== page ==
Buy your chicks from a reputable store and hatchery. Raise them and don't bring in any more birds! When you replace them if you must get the same.
A veterinarian told me many years ago when I took in a milk goat from the sale with pink eye. Ooh She reamed me out! You never buy a food animal from an auction or sale. Never! You buy healthy animals, nothing in and nothing out, If they go out to a show they do not come back. Not ever.
You can do it, but your must be careful and don't deviate. Cull, do it quickly, take your losses and learn from your mistakes.


7 Years
May 14, 2012
Hertfordshire England
Hi, I'm new to chickens my self but have searched this site for various things and found good info and advice, I have seen somewhere on here advice about coryza and my suggestion would be to put it in the search bar for this site. Good luck


Flock Mistress
10 Years
Apr 15, 2009
Remove all the birds from the swap and quarantine them. I would cull the whole lot of new birds because chances are good that they are all infected, but if you don't have the heart to do that I would at least cull the affected birds and wait on the "healthy" birds until they start showing signs of illness. You are going to need to thoroughly clean the area where they were while also keeping your older flock out of there. Once it is clean then I would spray it down with Oxine or bleach. Once dry the area should be safe.

Then comes the waiting game. Monitor your birds closely for signs of illness. If the flock continues to be healthy after 2 weeks then you probably managed to dodge a bullet. If not, you will need to make some hard decisions.

NEVER buy birds from a swap. Period. I won't even go to a swap for fear of carrying something home on my shoes.

Good luck.


Veggie Chick
12 Years
Mar 22, 2010
Saratoga County, NY
Is there no way to nurse them back to health?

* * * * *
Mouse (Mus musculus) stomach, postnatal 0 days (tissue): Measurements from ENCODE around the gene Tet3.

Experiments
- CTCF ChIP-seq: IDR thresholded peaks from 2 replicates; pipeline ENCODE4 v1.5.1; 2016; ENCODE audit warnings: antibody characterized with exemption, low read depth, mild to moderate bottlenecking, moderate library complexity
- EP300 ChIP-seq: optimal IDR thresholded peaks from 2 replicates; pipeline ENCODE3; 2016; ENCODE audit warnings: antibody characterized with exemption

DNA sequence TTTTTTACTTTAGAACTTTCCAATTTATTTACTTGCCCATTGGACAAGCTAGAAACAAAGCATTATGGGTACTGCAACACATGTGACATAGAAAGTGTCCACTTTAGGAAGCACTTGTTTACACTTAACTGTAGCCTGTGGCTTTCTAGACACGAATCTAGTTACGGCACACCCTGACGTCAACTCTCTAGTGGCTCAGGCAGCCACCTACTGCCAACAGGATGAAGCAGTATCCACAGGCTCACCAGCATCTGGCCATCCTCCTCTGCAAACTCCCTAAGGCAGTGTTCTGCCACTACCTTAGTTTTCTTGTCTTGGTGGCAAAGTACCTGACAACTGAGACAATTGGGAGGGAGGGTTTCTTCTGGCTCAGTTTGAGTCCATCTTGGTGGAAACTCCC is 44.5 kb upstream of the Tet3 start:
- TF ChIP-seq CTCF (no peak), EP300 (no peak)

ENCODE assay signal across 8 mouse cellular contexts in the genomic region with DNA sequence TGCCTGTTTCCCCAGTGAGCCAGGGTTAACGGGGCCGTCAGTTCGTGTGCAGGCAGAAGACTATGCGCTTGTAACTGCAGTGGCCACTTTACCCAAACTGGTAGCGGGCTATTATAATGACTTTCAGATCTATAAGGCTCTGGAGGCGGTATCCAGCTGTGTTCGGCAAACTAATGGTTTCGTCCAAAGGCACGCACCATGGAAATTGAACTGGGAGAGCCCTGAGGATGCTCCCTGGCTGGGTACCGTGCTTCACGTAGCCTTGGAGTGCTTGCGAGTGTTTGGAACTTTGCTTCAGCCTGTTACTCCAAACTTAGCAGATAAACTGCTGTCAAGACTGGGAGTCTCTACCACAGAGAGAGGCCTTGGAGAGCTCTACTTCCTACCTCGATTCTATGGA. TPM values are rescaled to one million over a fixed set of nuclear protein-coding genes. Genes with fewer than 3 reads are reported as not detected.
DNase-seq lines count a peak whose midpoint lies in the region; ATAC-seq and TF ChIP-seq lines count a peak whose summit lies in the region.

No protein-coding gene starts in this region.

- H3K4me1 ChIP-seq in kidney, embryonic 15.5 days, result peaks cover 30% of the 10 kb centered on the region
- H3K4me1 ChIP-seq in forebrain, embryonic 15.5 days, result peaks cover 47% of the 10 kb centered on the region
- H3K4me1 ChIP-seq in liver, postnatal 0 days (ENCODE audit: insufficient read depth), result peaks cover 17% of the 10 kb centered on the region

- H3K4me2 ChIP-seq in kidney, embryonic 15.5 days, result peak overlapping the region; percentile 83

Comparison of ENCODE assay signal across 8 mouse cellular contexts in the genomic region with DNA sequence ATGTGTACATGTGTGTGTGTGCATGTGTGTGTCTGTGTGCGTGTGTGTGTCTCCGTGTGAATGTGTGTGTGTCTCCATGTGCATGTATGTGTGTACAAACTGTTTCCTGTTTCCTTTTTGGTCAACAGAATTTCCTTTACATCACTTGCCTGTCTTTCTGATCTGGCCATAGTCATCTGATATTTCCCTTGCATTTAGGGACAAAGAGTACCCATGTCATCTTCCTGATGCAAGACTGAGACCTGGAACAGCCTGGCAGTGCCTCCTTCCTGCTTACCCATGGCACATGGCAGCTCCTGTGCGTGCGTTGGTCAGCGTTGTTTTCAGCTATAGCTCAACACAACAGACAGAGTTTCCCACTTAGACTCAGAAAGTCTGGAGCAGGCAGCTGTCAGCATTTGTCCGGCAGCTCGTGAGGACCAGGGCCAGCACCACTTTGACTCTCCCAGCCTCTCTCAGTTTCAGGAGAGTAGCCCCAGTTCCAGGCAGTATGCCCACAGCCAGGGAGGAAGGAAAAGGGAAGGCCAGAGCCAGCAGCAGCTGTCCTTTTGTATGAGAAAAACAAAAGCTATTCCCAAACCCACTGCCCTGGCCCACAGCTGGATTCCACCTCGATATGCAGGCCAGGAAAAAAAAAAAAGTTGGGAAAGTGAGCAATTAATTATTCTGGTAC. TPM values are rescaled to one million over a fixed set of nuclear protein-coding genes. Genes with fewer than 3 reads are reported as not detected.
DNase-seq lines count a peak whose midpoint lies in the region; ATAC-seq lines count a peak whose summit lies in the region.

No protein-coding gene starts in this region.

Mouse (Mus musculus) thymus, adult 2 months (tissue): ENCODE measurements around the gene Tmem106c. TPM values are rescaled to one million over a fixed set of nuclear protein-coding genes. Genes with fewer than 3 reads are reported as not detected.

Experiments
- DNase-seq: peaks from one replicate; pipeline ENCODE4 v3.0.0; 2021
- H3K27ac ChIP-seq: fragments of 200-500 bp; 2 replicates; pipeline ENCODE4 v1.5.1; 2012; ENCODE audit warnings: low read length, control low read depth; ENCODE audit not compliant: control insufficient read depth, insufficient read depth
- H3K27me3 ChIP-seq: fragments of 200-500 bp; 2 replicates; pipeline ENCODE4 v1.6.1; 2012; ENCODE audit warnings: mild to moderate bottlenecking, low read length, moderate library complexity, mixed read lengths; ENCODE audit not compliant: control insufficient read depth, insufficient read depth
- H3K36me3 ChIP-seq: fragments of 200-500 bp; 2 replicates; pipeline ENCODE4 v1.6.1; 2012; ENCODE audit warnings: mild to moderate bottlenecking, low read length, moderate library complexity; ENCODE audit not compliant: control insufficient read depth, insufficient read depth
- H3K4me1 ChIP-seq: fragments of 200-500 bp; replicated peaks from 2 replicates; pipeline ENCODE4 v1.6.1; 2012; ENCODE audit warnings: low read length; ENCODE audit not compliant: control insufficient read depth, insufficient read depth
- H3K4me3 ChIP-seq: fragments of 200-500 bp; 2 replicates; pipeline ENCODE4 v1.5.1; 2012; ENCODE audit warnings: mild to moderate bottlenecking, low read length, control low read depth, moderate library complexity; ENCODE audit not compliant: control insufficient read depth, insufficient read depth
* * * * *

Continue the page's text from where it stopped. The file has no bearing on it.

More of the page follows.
Sure there is.. but the problem is that these diseases stick around and the birds become permanent carriers. Then any new chickens you get will get sick.. And any chickens you sell with get others sick. Not only that, the disease will pop up again in the chickens you 'cured' whenever they get stressed.


8 Years
Thought I'd update y'all on what has happened since I posted this. I have a neighbor down the road who has been raising chickens for more than 50 years, so I stopped by to ask his advice and he jumped in his truck and came on over to examine the chickens for me. He showed me how to hold their heads back with your thumb right under their beaks and with that slight pressure, if it's coryza, you'll usually see clear liquid bubbling up through their nostrils and also sometimes even in their eyes. Also, even if you don't see it bubbling, you'll see clear liquid and for sure, you can just hold their heads near and SMELL them. He said once you smell the smell from coryza (which he says he calls the roup or something like that?), you will NEVER forget it and ALWAYS be able to immediately identify it if you ever come across it again.

He quickly confirmed that not only the 2 marans had it, but also the little andulusian, who he said was also boney and wormy and it was probably because of her weakened immune system that she contracted it so quickly. He said the only thing to do was the kill them. I sure couldn't do that, and I was crying just thinking about their impending deaths...but I knew it had to be done. Thankfully Rooster (my neighbor's name) took care of that for me, and then put them on the burn pile and cremated them.

I spent the rest of the day completely cleaning *everything and then spraying everything down with bleach. I put some sulmet in their water as a preventative. I set up the little Delaware separately on the other side of our property so she could be in quarantine from the other chickens. The big knews about her is that "she" is actually a HE. He was cockle-doodling-doing bright and early this morning!! And this is the one that when the guy sold 'her' to me, he said SHE was already laying eggs! Remember, the only reason we went to the swap in the first place was to get RID of an one-to-many ROO!!!

But, I am happy to report that with regard to the coryza, so far, so good. All my original flock is stil healthy as is the new little roo, Delilah.
Guess we're gonna have to come up with a new name for him now

I find these emoticons so danged entertaining


Flock Mistress
10 Years
Apr 15, 2009
Wow. You sure are lucky you have such a good neighbor. You owe him dinner.

This is why I never go to swaps. Too many unethical people are trying to dump problem birds onto an unsuspecting new owner. You have heard the saying "You get what you pay for"...the same holds true for these swaps.

Sorry you had to learn this lesson the hard way, but it could have been even worse. Good luck.